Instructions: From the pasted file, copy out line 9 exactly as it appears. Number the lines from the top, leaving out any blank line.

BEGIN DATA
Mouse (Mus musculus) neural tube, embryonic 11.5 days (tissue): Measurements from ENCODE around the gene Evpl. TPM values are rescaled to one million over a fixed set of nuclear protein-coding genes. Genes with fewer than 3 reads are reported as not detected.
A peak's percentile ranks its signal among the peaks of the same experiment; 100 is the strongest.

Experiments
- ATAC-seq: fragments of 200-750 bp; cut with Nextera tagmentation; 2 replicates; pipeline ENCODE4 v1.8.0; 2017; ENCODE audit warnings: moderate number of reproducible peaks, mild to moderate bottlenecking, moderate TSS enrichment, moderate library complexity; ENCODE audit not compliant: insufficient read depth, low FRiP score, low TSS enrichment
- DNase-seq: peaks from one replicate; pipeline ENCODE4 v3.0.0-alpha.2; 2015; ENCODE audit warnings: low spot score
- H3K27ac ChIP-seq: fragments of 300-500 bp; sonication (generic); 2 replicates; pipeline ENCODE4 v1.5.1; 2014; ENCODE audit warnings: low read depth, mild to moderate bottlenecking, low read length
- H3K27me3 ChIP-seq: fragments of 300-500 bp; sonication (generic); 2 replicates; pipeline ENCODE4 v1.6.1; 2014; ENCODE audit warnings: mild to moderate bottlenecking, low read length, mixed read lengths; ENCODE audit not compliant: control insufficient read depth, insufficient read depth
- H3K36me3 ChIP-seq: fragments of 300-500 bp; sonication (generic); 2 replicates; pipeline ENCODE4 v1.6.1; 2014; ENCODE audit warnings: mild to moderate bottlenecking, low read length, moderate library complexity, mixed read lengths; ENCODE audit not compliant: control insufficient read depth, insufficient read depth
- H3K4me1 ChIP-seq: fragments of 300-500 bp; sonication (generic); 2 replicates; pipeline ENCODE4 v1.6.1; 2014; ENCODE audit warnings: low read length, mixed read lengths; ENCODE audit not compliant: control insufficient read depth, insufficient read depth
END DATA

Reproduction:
- H3K4me1 ChIP-seq: fragments of 300-500 bp; sonication (generic); 2 replicates; pipeline ENCODE4 v1.6.1; 2014; ENCODE audit warnings: low read length, mixed read lengths; ENCODE audit not compliant: control insufficient read depth, insufficient read depth